Space Sector Starts 2024 With 14 Launches in the First Month

Written by staff writer.

The space sector has started 2024 at a rapid pace, with 14 launches from five countries in January. The month opened with a launch in India on New Year’s Day, and closed with Rocket Lab launching an Electron rocket from their New Zealand spaceport.

India’s Space Research Organisation (ISRO) had the year’s first launch, mid-morning on New Year’s Day (local time). Using a PSLV-DL rocket, the mission took into orbit an X-ray astronomy satellite and a multi-experiment payload module. There were also ten attached payloads on the PSLV’s fourth stage, which will perform various experiments for Indian research institutions.

SpaceX’s Falcon 9 rocket launches dominated the January launch schedule, with the type being used on nine of the 14 launches. SpaceX took another 21 Starlink satellites onto orbit from Vandenburg, California, on January 2; a geostationary satellite for Ovzon from Cape Canaveral on January 3; 23 second-generation Starlink V2 Mini internet satellites from Vandenburg on January 7; 22 Starlink satellites from Vandenburg on January 14; another 23 Starlink V2 Mini internet satellites from Cape Canaveral also on January 14; a Crew Dragon spacecraft for Axiom Space from Cape Canaveral on January 18; 22 Starlink satellites from Vandenburg on January 23; a further 23 Starlink V2 Mini internet satellites from Cape Canaveral on January 28; and 22 Starlink satellites from Vandenburg, also on January 28. Finally, a Falcon 9 rocket took Northrop Grumman’s 21st Cygnus cargo freighter into orbit from Cape Canaveral on January 30.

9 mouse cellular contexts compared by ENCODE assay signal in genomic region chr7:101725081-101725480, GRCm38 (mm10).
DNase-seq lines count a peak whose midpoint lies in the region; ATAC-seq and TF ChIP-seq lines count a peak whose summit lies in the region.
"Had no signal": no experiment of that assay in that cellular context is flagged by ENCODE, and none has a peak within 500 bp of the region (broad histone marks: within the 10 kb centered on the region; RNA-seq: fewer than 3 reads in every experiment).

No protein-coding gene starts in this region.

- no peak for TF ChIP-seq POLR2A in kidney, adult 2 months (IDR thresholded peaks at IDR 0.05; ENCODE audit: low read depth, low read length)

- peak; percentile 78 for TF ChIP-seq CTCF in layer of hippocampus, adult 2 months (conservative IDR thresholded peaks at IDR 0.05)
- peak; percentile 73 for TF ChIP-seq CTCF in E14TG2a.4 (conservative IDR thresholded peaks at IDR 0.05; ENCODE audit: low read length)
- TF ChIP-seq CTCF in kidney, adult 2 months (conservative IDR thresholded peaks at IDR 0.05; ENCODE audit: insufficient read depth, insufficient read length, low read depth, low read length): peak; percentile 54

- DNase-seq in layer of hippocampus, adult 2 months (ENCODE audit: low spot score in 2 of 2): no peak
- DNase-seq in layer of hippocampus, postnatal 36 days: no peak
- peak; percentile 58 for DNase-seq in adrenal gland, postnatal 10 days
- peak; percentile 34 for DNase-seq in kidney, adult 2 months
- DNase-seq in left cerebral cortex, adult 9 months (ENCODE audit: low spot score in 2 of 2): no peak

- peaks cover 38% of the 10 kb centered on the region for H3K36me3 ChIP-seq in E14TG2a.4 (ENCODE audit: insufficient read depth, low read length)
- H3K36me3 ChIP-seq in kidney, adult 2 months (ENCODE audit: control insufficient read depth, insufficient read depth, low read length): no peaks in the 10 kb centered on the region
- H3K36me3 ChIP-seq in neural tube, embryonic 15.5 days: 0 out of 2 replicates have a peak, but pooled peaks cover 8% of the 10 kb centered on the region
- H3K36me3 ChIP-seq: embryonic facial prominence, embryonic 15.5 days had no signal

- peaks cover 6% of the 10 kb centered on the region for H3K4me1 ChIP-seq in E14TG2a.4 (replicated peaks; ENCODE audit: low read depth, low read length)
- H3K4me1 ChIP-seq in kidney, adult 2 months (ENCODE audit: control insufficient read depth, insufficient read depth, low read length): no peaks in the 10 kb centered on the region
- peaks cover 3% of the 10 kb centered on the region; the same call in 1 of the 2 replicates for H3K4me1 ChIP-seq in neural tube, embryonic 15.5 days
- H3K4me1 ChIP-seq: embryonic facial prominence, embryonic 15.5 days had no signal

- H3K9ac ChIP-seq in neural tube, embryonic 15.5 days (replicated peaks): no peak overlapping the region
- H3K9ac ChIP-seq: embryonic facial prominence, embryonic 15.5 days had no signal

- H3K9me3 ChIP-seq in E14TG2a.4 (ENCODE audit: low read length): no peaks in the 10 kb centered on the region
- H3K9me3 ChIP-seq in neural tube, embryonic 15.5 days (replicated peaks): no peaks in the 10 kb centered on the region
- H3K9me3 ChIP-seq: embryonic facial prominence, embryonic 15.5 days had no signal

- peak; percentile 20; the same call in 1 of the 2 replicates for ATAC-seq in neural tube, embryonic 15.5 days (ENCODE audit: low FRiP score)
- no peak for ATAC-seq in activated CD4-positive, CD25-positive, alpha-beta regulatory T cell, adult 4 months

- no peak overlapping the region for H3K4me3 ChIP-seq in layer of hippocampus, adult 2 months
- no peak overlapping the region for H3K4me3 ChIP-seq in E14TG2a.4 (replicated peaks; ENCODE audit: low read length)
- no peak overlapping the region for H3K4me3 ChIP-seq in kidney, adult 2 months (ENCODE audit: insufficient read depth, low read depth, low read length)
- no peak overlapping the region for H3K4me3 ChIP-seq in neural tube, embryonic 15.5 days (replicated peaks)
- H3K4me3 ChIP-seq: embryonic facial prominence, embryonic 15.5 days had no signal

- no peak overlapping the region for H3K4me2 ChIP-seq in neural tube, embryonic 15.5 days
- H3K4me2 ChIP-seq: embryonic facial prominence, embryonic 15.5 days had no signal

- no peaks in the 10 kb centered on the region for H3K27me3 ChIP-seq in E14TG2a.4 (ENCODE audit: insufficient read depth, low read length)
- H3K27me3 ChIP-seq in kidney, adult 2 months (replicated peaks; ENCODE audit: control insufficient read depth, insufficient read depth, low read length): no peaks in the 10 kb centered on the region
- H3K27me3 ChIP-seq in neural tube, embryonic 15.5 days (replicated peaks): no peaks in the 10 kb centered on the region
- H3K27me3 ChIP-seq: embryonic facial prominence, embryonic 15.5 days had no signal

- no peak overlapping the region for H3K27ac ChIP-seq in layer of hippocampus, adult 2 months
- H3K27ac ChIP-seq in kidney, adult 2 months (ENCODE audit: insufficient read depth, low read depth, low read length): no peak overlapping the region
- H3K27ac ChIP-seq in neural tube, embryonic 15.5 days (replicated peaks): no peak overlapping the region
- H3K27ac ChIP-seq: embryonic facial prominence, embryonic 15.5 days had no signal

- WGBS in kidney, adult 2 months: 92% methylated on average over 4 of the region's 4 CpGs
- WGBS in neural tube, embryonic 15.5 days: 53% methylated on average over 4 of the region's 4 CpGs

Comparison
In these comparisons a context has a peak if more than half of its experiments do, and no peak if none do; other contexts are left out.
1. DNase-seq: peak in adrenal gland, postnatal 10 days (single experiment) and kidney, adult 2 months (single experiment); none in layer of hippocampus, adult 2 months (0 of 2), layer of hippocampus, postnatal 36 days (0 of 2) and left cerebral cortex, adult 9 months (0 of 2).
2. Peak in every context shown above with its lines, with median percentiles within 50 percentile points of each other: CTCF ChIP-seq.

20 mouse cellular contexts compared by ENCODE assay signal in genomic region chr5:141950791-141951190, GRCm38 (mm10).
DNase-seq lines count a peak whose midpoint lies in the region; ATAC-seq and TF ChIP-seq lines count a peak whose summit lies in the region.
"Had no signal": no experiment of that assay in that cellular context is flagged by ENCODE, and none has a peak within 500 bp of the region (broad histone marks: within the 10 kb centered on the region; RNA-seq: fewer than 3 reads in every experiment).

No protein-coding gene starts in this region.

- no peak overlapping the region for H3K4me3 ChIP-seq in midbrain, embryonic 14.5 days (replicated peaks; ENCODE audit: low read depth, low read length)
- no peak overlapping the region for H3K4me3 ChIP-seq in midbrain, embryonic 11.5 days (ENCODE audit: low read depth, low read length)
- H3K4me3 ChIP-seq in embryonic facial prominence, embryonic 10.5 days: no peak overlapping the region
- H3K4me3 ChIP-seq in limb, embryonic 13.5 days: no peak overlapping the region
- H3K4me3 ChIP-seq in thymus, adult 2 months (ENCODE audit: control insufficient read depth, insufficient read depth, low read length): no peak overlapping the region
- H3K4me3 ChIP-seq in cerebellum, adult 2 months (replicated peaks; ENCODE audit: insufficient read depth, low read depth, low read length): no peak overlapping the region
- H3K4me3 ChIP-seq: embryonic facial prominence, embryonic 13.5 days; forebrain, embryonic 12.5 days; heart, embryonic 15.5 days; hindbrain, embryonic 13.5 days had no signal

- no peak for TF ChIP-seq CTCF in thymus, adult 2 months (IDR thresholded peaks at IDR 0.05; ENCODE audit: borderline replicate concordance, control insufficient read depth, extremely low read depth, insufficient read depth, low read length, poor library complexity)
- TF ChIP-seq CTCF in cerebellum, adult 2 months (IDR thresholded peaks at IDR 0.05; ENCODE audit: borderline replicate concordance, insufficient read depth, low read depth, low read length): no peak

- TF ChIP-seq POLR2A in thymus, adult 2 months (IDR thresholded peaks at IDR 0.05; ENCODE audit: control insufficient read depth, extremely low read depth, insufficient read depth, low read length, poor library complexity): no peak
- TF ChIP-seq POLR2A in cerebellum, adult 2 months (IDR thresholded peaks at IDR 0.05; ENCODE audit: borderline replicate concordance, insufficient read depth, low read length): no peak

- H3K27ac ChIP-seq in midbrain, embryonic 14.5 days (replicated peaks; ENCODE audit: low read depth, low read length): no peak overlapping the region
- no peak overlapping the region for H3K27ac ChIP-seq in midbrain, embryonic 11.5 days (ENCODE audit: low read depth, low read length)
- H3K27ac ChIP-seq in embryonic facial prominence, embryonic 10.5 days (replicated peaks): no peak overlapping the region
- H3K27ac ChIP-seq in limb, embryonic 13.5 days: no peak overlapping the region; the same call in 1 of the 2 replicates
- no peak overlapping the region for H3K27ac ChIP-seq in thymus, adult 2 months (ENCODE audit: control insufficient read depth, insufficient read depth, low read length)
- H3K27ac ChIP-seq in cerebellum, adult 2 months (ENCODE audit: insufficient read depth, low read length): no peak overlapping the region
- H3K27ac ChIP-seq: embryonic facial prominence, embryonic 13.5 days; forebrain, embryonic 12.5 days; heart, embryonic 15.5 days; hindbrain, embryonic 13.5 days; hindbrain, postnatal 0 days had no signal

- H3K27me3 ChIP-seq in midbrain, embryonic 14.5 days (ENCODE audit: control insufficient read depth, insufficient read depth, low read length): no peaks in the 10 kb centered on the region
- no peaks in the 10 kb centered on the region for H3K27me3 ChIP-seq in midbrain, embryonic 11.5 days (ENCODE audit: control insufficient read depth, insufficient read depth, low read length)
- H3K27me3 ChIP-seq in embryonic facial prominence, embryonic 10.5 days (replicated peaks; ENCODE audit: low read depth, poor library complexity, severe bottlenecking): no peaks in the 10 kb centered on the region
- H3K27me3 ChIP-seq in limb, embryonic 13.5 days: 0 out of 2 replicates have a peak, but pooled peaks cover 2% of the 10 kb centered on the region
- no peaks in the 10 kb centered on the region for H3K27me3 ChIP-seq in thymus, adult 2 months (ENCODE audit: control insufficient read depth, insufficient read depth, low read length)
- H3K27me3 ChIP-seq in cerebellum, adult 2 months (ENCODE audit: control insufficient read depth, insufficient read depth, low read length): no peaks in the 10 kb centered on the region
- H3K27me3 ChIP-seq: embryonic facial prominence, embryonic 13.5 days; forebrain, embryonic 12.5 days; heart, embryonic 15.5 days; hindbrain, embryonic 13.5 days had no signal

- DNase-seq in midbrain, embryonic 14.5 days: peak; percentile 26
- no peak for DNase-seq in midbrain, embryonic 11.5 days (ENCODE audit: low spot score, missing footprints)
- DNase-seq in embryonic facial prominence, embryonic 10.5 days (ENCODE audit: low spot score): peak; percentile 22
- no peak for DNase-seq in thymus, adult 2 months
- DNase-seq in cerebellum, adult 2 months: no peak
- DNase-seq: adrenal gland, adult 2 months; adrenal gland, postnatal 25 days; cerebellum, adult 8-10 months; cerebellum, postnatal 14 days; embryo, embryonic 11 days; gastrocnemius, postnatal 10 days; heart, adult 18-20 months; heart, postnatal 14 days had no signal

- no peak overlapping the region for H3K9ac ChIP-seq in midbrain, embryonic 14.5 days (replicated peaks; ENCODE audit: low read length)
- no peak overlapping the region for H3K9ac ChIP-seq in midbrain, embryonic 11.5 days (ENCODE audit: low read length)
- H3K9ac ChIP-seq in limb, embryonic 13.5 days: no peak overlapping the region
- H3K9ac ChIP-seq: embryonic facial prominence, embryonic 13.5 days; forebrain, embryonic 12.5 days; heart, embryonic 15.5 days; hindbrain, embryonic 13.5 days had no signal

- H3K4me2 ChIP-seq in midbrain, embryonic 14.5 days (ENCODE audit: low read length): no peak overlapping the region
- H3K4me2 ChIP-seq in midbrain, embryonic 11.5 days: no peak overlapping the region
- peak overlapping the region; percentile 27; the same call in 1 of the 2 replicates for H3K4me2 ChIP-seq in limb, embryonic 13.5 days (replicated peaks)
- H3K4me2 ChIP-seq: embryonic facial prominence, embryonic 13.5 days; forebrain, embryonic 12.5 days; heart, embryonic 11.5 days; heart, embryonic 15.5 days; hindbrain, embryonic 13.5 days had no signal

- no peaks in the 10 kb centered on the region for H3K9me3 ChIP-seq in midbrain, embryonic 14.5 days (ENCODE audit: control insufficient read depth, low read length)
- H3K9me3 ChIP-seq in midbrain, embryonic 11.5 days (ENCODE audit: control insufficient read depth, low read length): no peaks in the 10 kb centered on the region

One of the most notable launches in January was the maiden commercial launch of United Launch Alliance’s Vulcan Centaur two-stage-to-orbit, expendable, heavy-lift launch vehicle. The rocket launched from Cape Canaveral on January 8, and the primary payload was Astrobotic’s Peregrine commercial lunar lander. There were 20 payloads from multiple customers, including NASA, onboard Peregrine.

Japan’s first launch of the year was on January 11, when the Cabinet Satellite Information Center sent an optical reconnaissance satellite into space. The IGS-Optical 8 (Intelligence Gathering Satellite) was carried into orbit by a H-IIA 202 rocket from the Tanegashima Space Center. Mitsubishi Heavy Industries manufactures the H-IIA 202 rocket. Because this satellite has dual military and civil applications, Japanese authorities released limited information about its launch and planned orbit.

China started its 2024 launch program on January 17 when a Long March 7 rocket launched from the Wenchang Satellite Launch Center. The rocket carried the Tianzhou-7 resupply ship into orbit. Tianzhou-7 was bound for the crewed Tiangong space station. Tianzhou-7 carried around 7.5 tonnes of supplies and took three hours to reach the space station.

The final launch of the month was Rocket Lab’s Electron rocket, which took four Spire Global LEMUR SSA satellites into space on January 31. Electron launched from Rocket Lab’s Mahia spaceport in New Zealand and was the only launch in January from the Southern Hemisphere. The satellites will operate for NorthStar Earth and monitor all near-Earth orbits from space, providing a vastly improved level of space situational awareness for clients.


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